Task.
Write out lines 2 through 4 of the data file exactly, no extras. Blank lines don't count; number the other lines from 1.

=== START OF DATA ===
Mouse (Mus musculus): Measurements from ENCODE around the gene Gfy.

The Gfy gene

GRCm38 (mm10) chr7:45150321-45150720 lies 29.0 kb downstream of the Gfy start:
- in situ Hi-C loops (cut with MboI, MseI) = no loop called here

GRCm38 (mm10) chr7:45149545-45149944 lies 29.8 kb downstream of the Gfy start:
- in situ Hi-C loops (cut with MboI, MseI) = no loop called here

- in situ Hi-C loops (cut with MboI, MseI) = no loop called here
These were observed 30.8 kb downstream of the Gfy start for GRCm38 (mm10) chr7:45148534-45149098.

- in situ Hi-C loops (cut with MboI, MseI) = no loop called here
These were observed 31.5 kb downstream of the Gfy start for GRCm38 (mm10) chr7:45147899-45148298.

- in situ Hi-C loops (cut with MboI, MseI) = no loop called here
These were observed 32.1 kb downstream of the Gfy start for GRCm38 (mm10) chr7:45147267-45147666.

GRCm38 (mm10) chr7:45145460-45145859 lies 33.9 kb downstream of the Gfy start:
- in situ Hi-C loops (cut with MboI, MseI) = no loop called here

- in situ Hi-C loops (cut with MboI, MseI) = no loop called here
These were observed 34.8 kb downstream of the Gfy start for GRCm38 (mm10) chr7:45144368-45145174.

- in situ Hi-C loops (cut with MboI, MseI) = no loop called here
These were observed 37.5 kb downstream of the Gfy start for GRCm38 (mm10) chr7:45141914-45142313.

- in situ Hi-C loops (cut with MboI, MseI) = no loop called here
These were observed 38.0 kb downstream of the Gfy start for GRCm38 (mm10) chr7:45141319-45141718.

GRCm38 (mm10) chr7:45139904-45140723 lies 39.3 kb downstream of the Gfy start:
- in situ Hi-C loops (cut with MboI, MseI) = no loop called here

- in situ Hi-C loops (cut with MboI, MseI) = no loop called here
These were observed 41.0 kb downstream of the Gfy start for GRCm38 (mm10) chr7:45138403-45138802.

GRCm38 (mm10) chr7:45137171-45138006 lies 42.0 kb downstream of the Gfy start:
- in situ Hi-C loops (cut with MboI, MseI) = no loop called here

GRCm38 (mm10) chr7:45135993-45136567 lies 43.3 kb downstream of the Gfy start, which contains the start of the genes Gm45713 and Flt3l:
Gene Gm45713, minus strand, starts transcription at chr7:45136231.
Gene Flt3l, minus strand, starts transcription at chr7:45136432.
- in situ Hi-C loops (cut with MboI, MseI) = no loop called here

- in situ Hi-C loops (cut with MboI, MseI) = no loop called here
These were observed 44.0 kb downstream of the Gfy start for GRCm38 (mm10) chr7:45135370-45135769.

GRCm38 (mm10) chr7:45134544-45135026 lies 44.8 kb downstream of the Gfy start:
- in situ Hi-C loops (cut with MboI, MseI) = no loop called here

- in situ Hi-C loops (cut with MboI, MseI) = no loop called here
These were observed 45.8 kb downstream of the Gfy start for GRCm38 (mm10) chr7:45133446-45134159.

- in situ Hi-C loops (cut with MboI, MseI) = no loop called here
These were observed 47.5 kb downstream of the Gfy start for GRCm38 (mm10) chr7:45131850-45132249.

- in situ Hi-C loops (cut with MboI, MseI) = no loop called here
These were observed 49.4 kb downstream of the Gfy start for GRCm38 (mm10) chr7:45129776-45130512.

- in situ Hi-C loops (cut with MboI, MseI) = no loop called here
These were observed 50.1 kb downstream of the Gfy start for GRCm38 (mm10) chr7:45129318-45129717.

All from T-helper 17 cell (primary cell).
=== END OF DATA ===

The Gfy gene

GRCm38 (mm10) chr7:45150321-45150720 lies 29.0 kb downstream of the Gfy start:
- in situ Hi-C loops (cut with MboI, MseI) = no loop called here